Military Secretaries, Chiefs Oppose "Moratorium" on Discharges of Gays
In testimony before Congress this week, leaders of the four military services were questioned on their personal and professional views regarding President Barack Obama's plan to repeal the law making homosexuals ineligible for military service. Their answers to questions from congressional leaders showed that they have not been persuaded by gay activists' arguments for open homosexuality in the United States armed forces. These leaders bear the ultimate responsibility for the consequences of such misguided proposals, giving their insights preponderant weight.
In a hearing with Army Secretary John McHugh and Army Chief of Staff, General George Casey, Jr., Senate Armed Services Committee Chairman Carl Levin of Michigan raised the prospect of a "moratorium," which would in effect halt discharges pending a so-called Pentagon "review" of how to repeal the law. Senator John McCain led the way in strongly criticizing a "'moratorium'"...before any decision is made. ...[I]t [a moratorium on homosexual discharges] flies in the face of what the Secretary of Defense committed to."
When questioned on their position on a moratorium on homosexual discharges, Secretary McHugh and General Casey offered serious reservations.
Secretary McHugh: "...[T]he preference would be we would not enact a moratorium."
General Casey was even more assertive in an exchange with Chairman Levin:
Senator, I would recommend against it [a moratorium]. Aside from the legal issues that the secretary mentioned, it would complicate the whole process that Secretary Gates had laid out. We would be put in a position of actually implementing it while we were studying implementation. And I don't think that would be prudent.
If the moratorium were simply a moratorium---in other words, you're not implementing anything. You're just withholding discharges until that study is completed.
Chairman, this process is going to be difficult and---and complicated enough. Anything that complicates it more I think I would be opposed to.
While the Senate hearing was underway, the House was conducting its annual budget authorization hearing with Air Force leaders. Secretary Michael B. Donley and Chief of Staff General Norton A. Schwartz testified before the House Armed Services Committee (HASC).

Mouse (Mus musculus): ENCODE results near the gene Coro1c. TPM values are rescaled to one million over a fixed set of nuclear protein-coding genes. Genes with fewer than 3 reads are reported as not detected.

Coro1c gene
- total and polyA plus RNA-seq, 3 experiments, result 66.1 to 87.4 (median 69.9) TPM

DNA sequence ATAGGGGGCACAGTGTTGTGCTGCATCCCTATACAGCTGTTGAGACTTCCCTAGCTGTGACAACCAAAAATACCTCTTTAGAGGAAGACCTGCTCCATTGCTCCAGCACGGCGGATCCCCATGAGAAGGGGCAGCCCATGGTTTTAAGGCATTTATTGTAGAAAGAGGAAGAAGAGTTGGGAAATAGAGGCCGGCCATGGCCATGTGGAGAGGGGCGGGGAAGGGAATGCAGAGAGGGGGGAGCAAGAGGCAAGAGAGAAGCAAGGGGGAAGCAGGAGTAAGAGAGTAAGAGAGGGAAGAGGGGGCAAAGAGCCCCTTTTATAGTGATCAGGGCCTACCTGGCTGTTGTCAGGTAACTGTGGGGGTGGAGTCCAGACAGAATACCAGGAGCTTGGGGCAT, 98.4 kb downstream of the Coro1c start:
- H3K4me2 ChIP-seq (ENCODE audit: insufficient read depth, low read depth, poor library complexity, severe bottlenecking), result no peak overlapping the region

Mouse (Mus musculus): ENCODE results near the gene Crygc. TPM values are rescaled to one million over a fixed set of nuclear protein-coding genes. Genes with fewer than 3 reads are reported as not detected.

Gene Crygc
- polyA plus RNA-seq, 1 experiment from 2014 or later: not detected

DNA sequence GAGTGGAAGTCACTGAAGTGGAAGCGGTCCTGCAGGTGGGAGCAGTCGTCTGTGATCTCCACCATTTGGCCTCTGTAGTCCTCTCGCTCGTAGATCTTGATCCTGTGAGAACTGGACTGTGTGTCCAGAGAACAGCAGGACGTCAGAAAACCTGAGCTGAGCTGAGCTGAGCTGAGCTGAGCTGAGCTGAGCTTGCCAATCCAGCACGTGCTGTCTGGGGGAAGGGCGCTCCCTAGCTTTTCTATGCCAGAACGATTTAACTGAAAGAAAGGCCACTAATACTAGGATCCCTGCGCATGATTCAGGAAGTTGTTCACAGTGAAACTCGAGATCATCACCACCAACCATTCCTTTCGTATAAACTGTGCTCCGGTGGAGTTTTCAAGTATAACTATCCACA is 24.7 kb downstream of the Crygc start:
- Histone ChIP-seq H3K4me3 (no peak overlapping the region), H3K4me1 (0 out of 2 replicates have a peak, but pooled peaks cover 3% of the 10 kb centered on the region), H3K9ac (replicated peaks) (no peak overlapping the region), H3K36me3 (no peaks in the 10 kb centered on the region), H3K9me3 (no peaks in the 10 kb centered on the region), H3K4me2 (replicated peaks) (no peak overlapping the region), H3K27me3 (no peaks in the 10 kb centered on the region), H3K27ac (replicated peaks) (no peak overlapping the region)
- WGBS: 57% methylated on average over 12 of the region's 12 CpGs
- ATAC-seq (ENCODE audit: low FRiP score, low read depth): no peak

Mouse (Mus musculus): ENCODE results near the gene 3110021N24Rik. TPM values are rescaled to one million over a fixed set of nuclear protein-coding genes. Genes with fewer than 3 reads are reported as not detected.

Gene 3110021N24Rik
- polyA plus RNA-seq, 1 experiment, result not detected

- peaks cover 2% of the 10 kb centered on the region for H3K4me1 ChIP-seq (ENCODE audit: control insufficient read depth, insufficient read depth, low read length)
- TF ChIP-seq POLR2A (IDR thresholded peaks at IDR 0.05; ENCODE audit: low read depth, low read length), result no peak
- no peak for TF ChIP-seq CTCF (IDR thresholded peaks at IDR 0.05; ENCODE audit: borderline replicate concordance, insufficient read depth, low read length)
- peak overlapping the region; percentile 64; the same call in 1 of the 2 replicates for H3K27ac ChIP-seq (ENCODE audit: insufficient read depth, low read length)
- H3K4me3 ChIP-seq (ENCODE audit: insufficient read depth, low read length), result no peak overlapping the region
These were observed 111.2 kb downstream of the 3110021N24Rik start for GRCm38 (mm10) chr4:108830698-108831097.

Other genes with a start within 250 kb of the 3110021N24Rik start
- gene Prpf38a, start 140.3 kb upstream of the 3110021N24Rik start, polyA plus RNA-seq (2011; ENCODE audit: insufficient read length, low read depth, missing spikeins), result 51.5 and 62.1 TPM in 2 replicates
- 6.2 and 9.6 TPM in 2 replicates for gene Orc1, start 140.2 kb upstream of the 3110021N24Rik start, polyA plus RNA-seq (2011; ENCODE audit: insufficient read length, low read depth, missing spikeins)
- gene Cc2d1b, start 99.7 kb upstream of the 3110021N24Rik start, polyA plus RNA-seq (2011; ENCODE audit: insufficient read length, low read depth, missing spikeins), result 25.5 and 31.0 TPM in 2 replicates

Under questioning from HASC Ranking Member Howard "Buck" McKeon (R-CA), who asked Gen. Schwarz if he thought the law should be repealed, the Air Force chief offered that with two wars going on, now is "not the time to perturb the force," and that information on military families was necessary before deciding on repeal.
Yesterday, the HASC held a similar hearing with Navy and Marine Corps leadership; Secretary Ray Mabus, Chief of Naval Operations (CNO) Admiral Gary Roughead, and Marine Corps Commandant General James Conway.
McKeon asked the Navy and USMC chiefs if the law should be repealed and
their views on a moratorium. Roughead gave his personal view that he was in agreement in going forward with the review ordered by Secretary of Defense Robert Gates. He added that the review would survey "the force and families," and emphasized the importance of doing so. He also noted that focus should be on the United States military, "not another country's force---our force." He stated his view that a moratorium would be "confusing" to the force, concluding that he did not support it.
Gen. Conway said any review needs to focus on readiness, and stated that the
"current construct [the law making homosexuals ineligible] supports that purpose," and that any consideration of the issue now should do the same. He agreed with the CNO on the moratorium, saying either "change the law or not,...half measures will only be confusing in the end."
In effect, the opposition to repeal from our country's top military leaders, the individual Service Secretaries and Chiefs of Staff, illustrates that a "moratorium" would be nothing less than a thinly-veiled, de facto repeal. Senator McCain and Representative McKeon deserve high praise for exposing this back-door effort to make repeal a fait accompli, as well as do the Chiefs for their steadfast opposition in the face of congressional pressure to accept such a proposal.
Thursday, February 4, 2010
Expert push-back on repeal of gays in military law
A wave of contrary analysis has emerged in opposition to the misguided plan proposed to Congress this week on the issue of gays in the military. On Tuesday, Secretary of Defense Robert Gates revealed a proposal before the Senate Armed Services Committee that would weaken enforcement of existing law, Sec. 654, Title 10, which makes homosexuals ineligible for military service, while also undertaking an internal Pentagon "study" aimed at implementing repeal of that law. Problem: The Pentagon doesn't get to make laws. That's Congress job, and Sec. 654, Title 10 is still on the books, as Senator McCain forcefully reminded the Secretary and Chairman of the Joint Chiefs of Staff, Admiral Mike Mullen, during the hearing. (You can see the video here. Use the video player's progress bar to fast forward to the approximately 204-minute mark). Senator McCain voiced his strong objection that their plan would not consider "whether the military prepares to [repeal the law], but how." Senator Sessions, another member of the Committee, strongly suggested that Gates' and Mullen's endorsement of repeal in effect compromised any study or review that their subordinates at the Pentagon might undertake.
With these events as backdrop, commentary from various sources was offered throughout the week:
Colonel David Bedey (US Army, ret.), a veteran of 30 years experience, explains in specific detail the problems with open homosexuality in the military and the broader gay-activist agenda behind it:
Repeal of "Don't Ask, Don't Tell": A Clear and Present Danger